But the bridge as a whole is not looking its best—far from it. I am regularly contacted by constituents and visitors to our city upset at the state into which it has been allowed to fall. A bridge of that stature and importance requires regular safety checks, repairs, preservation and upkeep. The Tyne bridge was last fully painted in 2000, and the paint system is designed to last approximately 18 to 20 years, so a new paint job is overdue. Repairs are needed to the road deck, the towers, the stonework and the steelwork, and a new drainage system needs to be installed. A major refurbishment takes time—some years—in addition to the tendering process, which may also take over a year. If the bridge is to be ready for its birthday, we need to start planning it now.
We want to celebrate the Tyne bridge in 2028, and celebrate our region. Just last week, Members of Parliament from across the north-east—many Members wished to contribute to this debate but were unable to be here—together with local authority leaders, the North of Tyne Mayor Jamie Driscoll and the police and crime commissioner Kim McGuinness, wrote to the Secretary of State for Housing, Communities and Local Government and the Transport Secretary to request the £18.5 million needed to repaint the bridge from the levelling up fund. We want to ensure that it looks at its best, as a symbol of our region’s proud engineering past and, we hope, prosperous future. We want to make it fit for a queen—the Queen, in fact. We very much hope that the Queen will consider commemorating the bridge her grandfather opened.
We cannot allow the bridge to continue in its current state of disrepair. It represents our region nationally and globally. It is the familiar backdrop to the annual great north run, as 54,000 runners pass over the bridge, accompanied by a display from the Red Arrows. The bridge is also used for other large events, including hosting the rings for the 2012 Olympics, the 2015 rugby world cup, and, more recently, the 2019 European rugby champions cup final. It was the location for the amazing closing ceremony of Freedom City 2017, when we celebrated 50 years since Martin Luther King’s visit to our city, and also the closing ceremony of the Great Exhibition of the North.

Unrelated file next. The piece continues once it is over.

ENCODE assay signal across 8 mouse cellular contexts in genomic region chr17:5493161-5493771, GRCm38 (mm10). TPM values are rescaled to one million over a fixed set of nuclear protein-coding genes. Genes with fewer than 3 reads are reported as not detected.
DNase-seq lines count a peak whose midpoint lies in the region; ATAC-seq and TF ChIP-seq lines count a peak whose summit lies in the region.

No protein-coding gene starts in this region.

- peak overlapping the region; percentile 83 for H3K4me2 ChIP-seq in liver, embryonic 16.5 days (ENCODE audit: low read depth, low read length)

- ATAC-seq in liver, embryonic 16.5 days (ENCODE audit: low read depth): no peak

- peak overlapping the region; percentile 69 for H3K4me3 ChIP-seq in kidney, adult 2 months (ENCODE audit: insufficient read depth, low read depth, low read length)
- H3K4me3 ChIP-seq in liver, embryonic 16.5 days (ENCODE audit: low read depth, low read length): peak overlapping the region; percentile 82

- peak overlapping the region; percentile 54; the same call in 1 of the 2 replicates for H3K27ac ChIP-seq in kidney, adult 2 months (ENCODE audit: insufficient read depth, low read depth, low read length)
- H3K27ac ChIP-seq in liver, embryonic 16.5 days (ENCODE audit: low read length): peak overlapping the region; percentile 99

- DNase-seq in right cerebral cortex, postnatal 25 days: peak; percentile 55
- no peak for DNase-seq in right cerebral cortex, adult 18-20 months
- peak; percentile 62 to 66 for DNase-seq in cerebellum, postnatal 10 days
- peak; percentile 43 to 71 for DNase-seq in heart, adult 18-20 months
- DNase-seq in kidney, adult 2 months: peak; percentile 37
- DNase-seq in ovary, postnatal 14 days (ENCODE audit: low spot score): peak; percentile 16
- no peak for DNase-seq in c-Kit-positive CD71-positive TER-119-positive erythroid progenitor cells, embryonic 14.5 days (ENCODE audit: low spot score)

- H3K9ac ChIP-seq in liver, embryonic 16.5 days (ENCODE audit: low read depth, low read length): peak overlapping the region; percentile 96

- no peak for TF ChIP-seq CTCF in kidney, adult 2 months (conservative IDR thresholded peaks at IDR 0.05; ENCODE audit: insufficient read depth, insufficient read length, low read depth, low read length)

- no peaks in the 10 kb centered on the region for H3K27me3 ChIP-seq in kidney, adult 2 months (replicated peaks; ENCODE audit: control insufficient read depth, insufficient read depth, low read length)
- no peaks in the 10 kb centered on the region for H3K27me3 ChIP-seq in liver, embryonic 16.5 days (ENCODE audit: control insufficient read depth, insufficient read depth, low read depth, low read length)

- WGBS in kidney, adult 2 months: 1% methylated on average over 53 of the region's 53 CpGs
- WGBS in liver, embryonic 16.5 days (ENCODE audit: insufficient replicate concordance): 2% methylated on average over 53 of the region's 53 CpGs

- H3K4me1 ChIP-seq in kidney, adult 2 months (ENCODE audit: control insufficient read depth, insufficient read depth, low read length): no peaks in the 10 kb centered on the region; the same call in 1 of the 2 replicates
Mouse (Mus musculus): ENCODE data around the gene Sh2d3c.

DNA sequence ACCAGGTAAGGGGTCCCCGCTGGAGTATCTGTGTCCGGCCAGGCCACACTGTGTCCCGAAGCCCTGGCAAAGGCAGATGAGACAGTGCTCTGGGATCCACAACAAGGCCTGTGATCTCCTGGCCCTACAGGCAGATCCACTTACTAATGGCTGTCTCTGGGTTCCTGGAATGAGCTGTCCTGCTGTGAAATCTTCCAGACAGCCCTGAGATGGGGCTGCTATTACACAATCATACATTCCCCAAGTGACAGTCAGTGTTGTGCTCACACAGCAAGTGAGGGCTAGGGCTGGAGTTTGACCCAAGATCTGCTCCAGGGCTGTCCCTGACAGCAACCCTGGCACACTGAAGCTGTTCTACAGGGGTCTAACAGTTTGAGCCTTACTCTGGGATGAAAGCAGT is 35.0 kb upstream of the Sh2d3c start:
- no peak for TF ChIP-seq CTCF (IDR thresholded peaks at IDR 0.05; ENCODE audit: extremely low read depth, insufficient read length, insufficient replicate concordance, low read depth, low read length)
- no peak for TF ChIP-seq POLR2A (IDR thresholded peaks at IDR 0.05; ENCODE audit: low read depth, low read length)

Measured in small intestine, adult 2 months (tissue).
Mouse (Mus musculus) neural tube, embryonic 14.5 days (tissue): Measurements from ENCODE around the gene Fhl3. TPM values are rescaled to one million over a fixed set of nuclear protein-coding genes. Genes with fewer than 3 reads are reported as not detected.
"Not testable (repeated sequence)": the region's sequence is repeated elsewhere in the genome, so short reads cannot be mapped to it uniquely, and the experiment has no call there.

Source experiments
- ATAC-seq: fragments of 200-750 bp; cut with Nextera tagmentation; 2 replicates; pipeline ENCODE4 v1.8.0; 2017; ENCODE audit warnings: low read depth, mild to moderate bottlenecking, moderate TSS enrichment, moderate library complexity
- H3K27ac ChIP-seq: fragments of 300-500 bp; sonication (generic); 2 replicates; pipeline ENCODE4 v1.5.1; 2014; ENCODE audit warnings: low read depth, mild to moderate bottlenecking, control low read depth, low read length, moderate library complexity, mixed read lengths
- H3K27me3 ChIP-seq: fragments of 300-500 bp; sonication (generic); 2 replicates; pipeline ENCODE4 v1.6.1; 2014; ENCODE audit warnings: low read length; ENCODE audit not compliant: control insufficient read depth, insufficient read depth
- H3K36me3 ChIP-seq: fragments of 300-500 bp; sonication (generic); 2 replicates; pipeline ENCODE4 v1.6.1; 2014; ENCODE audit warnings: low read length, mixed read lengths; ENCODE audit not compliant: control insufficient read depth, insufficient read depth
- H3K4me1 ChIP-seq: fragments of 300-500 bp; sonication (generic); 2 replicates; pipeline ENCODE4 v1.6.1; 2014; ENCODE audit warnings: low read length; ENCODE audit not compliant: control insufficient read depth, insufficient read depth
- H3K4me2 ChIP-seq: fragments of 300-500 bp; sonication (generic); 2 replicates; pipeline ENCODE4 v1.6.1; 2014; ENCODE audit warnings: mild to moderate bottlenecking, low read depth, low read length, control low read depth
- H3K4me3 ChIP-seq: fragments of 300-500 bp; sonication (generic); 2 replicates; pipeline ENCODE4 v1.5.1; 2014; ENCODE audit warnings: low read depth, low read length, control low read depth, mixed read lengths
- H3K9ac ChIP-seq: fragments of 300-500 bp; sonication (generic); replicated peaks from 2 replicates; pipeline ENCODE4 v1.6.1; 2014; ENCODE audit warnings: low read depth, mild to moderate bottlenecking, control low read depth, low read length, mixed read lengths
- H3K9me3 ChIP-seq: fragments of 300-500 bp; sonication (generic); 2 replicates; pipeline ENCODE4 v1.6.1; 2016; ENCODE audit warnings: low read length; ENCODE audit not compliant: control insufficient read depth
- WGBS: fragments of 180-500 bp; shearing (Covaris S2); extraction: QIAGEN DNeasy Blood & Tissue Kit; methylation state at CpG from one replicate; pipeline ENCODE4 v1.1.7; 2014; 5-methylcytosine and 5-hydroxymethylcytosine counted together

However, the sad fact is that the bridge’s last proper birthday celebrations were for its 75th birthday, hosted by local mayors from Gateshead and Newcastle. The Sydney Harbour bridge, on the other hand, is celebrated annually as the backdrop for the first fireworks display of each new year and had a large, organised 80th birthday celebration, with a special performance by musicians on the top of its 134 metre-high arch. The Tyne bridge, I am afraid to say, had nothing.
The Government make much of their levelling-up agenda, yet the north seems to be forgotten when it comes to celebrating our communities. I have raised with the Department for Business, Energy and Industrial Strategy and the Department for International Trade that they only seem to use London images—red buses and Big Ben—to promote the United Kingdom abroad. Why not the Tyne bridge and the Angel of the North? Global Britain must mean global Britain including the north-east. If this refurbishment does not happen and the bridge is allowed to continue in its current state of disrepair and neglect, I am afraid to say that it will become a different kind of symbol of the north-east. It will become a symbol of the neglect of the north-east, which has been forgotten by this Government—its great heritage and great future have been forgotten.